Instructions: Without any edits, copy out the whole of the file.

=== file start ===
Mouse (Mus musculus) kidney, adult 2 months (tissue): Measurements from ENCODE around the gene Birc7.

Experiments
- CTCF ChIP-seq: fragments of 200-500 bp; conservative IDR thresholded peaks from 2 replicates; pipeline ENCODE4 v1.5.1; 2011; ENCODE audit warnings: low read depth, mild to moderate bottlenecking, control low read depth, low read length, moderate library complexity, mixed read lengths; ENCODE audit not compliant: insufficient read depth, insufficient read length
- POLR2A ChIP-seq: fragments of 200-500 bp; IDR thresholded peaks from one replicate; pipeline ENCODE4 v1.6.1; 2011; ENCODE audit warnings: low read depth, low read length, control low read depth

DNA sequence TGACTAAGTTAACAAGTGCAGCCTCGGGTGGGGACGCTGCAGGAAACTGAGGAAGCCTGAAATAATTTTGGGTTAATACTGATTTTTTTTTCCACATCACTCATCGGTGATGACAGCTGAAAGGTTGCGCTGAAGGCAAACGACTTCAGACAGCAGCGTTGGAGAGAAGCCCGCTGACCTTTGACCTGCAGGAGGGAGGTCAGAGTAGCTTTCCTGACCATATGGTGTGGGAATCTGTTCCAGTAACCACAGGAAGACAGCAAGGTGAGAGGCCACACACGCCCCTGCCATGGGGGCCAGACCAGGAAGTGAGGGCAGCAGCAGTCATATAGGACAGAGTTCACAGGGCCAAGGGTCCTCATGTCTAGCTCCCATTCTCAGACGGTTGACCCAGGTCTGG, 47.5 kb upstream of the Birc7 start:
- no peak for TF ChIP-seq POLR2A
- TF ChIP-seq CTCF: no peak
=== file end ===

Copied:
Mouse (Mus musculus) kidney, adult 2 months (tissue): Measurements from ENCODE around the gene Birc7.

Experiments
- CTCF ChIP-seq: fragments of 200-500 bp; conservative IDR thresholded peaks from 2 replicates; pipeline ENCODE4 v1.5.1; 2011; ENCODE audit warnings: low read depth, mild to moderate bottlenecking, control low read depth, low read length, moderate library complexity, mixed read lengths; ENCODE audit not compliant: insufficient read depth, insufficient read length
- POLR2A ChIP-seq: fragments of 200-500 bp; IDR thresholded peaks from one replicate; pipeline ENCODE4 v1.6.1; 2011; ENCODE audit warnings: low read depth, low read length, control low read depth

DNA sequence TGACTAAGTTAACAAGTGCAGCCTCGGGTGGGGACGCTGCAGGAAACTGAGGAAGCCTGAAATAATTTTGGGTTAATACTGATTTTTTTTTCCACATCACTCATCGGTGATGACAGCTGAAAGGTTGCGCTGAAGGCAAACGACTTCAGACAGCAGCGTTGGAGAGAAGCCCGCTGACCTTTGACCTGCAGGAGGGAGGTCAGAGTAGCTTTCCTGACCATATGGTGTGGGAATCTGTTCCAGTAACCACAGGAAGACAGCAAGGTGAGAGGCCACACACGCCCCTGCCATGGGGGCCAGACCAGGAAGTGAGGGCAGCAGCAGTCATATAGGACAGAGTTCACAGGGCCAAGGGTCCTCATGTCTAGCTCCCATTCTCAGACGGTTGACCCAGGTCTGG, 47.5 kb upstream of the Birc7 start:
- no peak for TF ChIP-seq POLR2A
- TF ChIP-seq CTCF: no peak